Soon the police are questioning another wealthy old man, Conway Jefferson, who met the murdered woman at the hotel where she worked as a dance hostess. He explains that his son and daughter were killed in an accident years earlier and that he didn't want their spouses to have the burden of caring for him. Therefore, he says, "I got more and more fond of Ruby. I decided, gentlemen, to adopt her legally. She would become, by law, my daughter."
Miss Marple tells the police she believes Jefferson, and says she knew another old man, Mr. Harbottle, whose sister was called away to nurse a dying relative. In her absence, Harbottle began treating the maidservant as his companion. Miss Marple explains, "People said things, of course, but I believe there was no familiarity of any kind. It was simply that the old man found it much pleasanter to have a young, cheerful girl telling him how clever and amusing he was than to have his sister continually pointing out his faults . . . ."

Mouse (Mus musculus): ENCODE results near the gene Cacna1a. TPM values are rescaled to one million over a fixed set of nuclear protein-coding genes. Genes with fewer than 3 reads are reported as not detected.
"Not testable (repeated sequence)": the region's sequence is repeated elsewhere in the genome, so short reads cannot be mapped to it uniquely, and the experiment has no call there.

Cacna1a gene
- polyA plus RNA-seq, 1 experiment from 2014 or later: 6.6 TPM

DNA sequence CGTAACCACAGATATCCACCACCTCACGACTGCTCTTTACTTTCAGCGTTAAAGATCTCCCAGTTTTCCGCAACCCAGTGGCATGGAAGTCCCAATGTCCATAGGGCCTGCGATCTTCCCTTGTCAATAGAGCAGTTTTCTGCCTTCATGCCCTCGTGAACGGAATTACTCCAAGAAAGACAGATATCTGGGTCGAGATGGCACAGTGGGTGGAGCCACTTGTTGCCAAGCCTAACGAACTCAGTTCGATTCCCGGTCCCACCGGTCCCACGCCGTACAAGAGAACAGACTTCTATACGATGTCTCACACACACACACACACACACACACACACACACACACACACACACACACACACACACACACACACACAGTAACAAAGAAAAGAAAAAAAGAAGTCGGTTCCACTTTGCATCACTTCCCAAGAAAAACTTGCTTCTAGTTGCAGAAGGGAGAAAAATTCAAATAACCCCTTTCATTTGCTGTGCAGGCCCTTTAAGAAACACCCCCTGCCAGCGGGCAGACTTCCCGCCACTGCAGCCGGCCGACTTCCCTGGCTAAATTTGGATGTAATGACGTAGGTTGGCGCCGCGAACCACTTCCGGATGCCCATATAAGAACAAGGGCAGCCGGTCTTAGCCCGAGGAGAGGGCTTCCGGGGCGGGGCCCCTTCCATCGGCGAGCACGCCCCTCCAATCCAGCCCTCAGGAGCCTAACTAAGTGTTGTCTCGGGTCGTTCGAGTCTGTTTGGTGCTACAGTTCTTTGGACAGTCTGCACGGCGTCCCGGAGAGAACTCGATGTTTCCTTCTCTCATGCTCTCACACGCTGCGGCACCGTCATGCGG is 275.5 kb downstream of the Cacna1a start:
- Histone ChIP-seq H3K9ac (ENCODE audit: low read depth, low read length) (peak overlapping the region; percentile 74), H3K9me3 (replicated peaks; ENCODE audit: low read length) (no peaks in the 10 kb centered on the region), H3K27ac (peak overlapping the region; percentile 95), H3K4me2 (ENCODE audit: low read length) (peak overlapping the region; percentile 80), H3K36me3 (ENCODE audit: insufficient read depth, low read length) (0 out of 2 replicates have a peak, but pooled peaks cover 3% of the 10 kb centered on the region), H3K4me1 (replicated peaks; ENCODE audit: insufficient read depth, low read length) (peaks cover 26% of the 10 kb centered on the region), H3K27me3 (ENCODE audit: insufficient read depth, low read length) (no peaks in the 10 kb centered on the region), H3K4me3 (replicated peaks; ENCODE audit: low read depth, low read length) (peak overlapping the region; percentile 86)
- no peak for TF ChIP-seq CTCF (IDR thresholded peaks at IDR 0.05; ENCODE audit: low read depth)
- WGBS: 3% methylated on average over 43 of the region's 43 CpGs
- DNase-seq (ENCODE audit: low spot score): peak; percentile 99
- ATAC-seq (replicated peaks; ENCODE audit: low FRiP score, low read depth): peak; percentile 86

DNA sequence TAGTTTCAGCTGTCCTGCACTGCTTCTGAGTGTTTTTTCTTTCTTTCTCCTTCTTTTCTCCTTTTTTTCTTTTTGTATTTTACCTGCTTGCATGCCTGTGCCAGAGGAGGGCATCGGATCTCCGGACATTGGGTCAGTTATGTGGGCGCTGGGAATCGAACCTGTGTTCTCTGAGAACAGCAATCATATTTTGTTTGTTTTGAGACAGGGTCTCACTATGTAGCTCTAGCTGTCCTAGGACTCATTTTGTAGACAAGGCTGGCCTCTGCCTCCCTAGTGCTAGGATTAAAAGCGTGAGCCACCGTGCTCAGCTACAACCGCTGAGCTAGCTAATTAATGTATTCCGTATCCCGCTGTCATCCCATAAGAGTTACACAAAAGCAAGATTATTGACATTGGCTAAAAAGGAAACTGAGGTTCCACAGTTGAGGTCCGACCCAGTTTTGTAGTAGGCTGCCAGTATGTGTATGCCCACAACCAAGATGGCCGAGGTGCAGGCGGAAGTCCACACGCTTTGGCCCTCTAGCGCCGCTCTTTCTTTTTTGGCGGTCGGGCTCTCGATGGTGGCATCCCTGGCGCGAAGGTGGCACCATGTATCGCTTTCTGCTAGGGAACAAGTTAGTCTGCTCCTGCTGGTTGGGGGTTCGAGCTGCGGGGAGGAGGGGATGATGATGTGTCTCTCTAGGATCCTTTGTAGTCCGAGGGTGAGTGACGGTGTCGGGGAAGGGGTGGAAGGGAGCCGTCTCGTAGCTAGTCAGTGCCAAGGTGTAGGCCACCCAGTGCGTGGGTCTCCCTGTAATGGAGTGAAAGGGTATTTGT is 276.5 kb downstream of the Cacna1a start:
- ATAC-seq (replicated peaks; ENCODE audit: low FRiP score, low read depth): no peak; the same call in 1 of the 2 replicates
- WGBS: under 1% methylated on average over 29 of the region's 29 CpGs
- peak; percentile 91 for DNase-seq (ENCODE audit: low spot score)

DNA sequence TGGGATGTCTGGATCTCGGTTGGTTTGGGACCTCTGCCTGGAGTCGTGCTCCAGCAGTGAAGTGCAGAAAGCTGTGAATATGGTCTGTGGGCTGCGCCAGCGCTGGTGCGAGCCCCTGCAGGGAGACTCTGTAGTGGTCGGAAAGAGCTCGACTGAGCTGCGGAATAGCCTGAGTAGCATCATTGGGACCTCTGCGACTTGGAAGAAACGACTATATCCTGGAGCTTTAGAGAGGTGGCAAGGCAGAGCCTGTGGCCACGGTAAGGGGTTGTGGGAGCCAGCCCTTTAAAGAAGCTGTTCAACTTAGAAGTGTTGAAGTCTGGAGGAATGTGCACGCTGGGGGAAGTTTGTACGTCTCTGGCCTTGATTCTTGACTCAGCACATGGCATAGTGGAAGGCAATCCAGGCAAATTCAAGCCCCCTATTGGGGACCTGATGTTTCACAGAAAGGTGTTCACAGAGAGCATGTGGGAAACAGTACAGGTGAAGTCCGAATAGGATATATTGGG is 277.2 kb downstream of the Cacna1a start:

Not content to give one example, Miss Marple tells a similar story about a "Mr. Badger" and goes on to cite the legend of King Cophetua and the beggar maid. Near the end of the book, a butler says he's seen many older men "adopt" younger women.
Christie's reason for piling up all these examples becomes clear when Mrs. Bantry begs Miss Marple to expose the murderer. Otherwise, she says, people will always assume her husband had an affair and killed to cover it up. Her husband will be shunned, will become lonely and depressed, and will die too soon. False assumptions are deadly.
I admire Christie for choosing to explore a relationship that is usually assumed to be sexual and for coaxing the reader along toward believing it isn't. The Body in the Library gives us a puzzle---How did the body get into the library? Who wanted it there? And why?---and a solution. It also delivers a powerful theme.